Here are the achievement levels, based on number of states “visited” in 2014:

  • Turn Off the Television: 1-5 states visited
  • Homebody: 6-10 states visited
  • Budget Traveler: 11-15 states visited
  • Frequent Flier: 16-20 states visited
  • Pathfinder: 21-25 states visited
  • Lewis and Clark: 26 or more states visited

In a best-case outcome you would read 50 books, roughly one per week. If you don’t think that even 26 is an achievable number, remember that’s just one book every 2 weeks. And consider the following partial list of novelists and their home states:

  1. Ernest Hemingway – Illinois
  2. Tom Perrotta – New Jersey
  3. Mark Twain – Missouri
  4. F. Scott Fitzgerald – Minnesota
  5. John Dunning – New York
  6. Dan Jenkins – Texas
  7. Robert B. Parker – Massachusetts
  8. Marisha Pessl – Michigan
  9. Carl Hiaasen – Florida
  10. Stephen King – Maine
  11. Jim Butcher – Missouri
  12. John Steinbeck – California
  13. Dean Koontz – Pennsylvania
  14. Dashiell Hammett – Maryland
  15. John Grisham – Arkansas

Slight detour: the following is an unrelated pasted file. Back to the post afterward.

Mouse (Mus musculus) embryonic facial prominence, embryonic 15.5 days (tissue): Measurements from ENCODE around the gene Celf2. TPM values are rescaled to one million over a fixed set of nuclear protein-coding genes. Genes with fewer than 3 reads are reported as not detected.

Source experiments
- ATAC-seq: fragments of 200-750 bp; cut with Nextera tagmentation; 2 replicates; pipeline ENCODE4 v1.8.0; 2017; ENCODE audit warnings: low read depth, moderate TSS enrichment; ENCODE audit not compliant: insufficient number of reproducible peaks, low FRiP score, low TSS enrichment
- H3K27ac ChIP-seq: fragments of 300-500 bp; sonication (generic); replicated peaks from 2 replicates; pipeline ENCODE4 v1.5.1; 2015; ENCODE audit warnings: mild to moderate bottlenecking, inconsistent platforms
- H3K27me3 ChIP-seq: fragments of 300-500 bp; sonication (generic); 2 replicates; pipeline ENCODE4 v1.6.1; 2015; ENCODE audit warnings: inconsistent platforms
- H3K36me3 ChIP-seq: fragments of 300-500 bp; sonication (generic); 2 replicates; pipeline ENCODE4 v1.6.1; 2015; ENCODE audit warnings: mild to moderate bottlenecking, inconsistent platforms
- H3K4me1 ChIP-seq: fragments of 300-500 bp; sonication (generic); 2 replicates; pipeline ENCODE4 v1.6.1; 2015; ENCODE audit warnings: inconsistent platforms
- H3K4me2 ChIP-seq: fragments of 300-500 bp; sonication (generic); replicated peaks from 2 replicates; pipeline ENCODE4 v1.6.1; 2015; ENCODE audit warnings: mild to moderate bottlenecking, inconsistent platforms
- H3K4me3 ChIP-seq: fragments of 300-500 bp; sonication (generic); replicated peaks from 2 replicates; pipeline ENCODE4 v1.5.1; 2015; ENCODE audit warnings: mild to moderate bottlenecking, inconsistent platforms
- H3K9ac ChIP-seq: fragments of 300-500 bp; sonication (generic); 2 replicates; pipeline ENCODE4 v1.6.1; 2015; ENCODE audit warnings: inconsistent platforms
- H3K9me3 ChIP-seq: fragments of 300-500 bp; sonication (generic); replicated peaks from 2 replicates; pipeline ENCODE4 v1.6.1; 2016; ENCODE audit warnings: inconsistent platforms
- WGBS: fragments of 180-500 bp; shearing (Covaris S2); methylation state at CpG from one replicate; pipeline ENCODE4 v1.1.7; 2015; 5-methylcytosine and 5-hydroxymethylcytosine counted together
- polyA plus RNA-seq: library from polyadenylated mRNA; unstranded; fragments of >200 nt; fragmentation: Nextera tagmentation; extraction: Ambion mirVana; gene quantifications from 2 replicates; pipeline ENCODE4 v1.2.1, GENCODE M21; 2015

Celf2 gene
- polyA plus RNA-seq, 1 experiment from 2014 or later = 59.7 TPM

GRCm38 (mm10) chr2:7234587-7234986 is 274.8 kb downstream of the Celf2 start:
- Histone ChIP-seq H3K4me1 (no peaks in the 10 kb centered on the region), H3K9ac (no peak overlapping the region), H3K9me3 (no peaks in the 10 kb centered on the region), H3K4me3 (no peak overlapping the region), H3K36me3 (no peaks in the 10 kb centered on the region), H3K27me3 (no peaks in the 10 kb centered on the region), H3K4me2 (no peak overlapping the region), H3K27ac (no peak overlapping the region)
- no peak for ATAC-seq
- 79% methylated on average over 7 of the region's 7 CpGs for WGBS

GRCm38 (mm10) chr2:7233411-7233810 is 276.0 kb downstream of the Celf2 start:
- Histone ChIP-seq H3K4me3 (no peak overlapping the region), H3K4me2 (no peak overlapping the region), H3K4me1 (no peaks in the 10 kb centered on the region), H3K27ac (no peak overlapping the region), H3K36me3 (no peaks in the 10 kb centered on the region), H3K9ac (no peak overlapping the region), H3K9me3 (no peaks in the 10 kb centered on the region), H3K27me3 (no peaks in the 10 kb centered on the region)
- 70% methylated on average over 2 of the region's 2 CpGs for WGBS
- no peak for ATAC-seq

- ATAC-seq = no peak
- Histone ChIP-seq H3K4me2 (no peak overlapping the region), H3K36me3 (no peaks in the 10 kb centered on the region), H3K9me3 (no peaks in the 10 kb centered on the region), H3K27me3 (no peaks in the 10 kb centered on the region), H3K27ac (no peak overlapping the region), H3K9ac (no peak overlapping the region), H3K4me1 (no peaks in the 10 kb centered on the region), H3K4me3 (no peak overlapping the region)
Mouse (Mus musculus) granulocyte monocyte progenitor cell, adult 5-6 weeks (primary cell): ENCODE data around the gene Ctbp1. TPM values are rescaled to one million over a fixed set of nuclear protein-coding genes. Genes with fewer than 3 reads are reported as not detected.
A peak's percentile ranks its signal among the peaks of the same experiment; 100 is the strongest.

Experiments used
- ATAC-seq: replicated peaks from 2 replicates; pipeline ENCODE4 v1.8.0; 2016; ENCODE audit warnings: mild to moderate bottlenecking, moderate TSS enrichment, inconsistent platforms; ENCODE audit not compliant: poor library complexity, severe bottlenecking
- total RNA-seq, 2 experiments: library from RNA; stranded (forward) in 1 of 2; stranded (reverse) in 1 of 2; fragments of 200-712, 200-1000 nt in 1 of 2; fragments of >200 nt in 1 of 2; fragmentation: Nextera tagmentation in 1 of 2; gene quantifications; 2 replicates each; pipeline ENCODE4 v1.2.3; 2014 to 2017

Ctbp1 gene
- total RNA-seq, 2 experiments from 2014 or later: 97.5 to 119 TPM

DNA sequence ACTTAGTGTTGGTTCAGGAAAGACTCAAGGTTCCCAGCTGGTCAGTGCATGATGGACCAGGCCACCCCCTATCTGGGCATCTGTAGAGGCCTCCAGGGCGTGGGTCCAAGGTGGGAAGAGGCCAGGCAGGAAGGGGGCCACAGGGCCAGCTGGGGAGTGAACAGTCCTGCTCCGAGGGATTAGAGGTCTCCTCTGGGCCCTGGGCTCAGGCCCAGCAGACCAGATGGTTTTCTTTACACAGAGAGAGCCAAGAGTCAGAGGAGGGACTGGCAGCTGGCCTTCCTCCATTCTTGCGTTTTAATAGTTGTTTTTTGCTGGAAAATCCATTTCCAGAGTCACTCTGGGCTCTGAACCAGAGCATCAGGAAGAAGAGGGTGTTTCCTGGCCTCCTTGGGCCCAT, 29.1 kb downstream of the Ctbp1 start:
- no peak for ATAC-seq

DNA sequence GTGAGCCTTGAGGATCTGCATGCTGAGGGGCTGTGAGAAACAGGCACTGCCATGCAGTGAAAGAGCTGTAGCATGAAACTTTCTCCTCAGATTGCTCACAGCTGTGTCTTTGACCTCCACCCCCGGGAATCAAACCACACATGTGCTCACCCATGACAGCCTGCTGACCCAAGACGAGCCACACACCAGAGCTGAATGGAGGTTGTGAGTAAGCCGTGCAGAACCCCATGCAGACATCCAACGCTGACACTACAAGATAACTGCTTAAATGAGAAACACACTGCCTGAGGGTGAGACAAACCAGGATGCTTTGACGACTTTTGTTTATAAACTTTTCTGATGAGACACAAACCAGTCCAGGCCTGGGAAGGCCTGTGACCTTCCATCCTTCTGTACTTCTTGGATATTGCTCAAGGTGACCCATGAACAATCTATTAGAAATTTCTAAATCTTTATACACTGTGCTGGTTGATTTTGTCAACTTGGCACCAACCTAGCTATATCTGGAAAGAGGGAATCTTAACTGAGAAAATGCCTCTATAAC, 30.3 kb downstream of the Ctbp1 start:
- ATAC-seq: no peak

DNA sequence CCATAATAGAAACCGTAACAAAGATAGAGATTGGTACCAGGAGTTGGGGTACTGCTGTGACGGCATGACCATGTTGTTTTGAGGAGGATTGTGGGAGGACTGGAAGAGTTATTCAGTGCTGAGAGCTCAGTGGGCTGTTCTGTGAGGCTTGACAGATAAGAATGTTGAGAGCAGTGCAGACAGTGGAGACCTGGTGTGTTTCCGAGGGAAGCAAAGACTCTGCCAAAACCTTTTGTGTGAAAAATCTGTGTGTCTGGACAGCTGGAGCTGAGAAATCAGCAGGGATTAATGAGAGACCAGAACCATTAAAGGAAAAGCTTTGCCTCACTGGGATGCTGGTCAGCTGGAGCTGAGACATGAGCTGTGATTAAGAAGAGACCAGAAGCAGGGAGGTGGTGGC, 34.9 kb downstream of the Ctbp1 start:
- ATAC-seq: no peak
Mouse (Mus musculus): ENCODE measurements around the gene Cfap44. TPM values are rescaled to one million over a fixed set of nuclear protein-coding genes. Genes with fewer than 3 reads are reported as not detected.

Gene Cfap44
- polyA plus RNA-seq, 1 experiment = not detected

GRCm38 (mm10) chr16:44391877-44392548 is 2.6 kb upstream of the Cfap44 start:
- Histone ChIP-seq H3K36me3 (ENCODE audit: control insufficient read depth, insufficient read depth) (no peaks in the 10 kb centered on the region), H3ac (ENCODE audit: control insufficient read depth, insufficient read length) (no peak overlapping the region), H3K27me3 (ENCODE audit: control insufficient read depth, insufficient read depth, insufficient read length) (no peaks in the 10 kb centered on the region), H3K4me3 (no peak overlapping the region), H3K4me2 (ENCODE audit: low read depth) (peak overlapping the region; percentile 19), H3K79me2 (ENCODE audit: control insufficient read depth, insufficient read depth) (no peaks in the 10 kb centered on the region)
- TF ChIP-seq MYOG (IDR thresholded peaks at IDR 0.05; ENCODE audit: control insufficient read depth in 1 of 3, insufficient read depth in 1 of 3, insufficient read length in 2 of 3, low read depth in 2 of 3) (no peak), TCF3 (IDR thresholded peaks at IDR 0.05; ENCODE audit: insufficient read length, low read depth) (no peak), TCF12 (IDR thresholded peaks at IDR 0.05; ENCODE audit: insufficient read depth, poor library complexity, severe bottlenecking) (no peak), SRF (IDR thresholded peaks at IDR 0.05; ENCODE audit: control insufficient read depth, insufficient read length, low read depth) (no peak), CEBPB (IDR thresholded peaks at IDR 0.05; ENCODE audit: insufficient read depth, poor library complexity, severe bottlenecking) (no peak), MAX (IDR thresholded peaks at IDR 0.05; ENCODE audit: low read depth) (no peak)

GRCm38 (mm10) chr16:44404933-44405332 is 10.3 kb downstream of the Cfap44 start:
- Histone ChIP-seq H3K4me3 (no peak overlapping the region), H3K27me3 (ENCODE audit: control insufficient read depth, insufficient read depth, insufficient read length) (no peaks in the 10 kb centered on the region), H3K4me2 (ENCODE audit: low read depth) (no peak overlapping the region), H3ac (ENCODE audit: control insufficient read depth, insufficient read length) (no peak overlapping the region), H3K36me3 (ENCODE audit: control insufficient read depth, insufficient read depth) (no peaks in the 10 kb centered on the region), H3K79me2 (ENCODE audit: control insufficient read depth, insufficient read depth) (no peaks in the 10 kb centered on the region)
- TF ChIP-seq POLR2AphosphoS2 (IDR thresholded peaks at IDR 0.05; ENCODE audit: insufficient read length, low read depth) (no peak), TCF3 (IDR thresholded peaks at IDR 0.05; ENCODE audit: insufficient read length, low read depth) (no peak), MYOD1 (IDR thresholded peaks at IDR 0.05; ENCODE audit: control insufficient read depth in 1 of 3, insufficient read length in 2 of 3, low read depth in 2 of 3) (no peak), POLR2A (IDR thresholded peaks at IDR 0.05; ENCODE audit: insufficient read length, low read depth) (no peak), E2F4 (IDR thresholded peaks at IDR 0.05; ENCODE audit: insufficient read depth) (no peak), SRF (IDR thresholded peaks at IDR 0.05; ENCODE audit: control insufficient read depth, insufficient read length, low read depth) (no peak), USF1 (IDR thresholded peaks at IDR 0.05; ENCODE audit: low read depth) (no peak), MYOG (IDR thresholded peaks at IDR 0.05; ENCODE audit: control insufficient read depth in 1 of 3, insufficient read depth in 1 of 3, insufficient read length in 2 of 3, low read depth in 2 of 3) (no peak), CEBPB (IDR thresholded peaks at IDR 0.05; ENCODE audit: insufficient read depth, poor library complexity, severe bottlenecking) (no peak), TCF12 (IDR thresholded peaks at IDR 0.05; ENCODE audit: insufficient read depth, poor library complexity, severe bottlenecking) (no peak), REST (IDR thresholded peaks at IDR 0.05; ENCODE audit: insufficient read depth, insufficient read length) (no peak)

16. Sue Grafton – Kentucky
  17. Laura Moriarty – Hawaii
  18. James Thurber – Ohio
  19. Ray Blackston – South Carolina
  20. S.E. Hinton – Oklahoma
  21. Flannery O’Connor – Georgia

Keep in mind that each state only counts once; Mark Twain and Jim Butcher are both from Missouri, but if you read the entire Dresden series and Tom Sawyer it only counts as one state visited (even if you detoured into Kansas in between). But this also shows the flexibility of this challenge: fans of the classics and fans of Sci-Fi/Fantasy both have options in Missouri.

I doubt I’ll find the time to get myself up to 26 or more, but I’m going to aim for 11-15 – and I’m going to include short stories. Being part of a reading club helps, and although I don’t always end up falling in love with new readings, I’ve found it helpful to branch out into different authors and subject matters. You never know where it will end up affecting your life!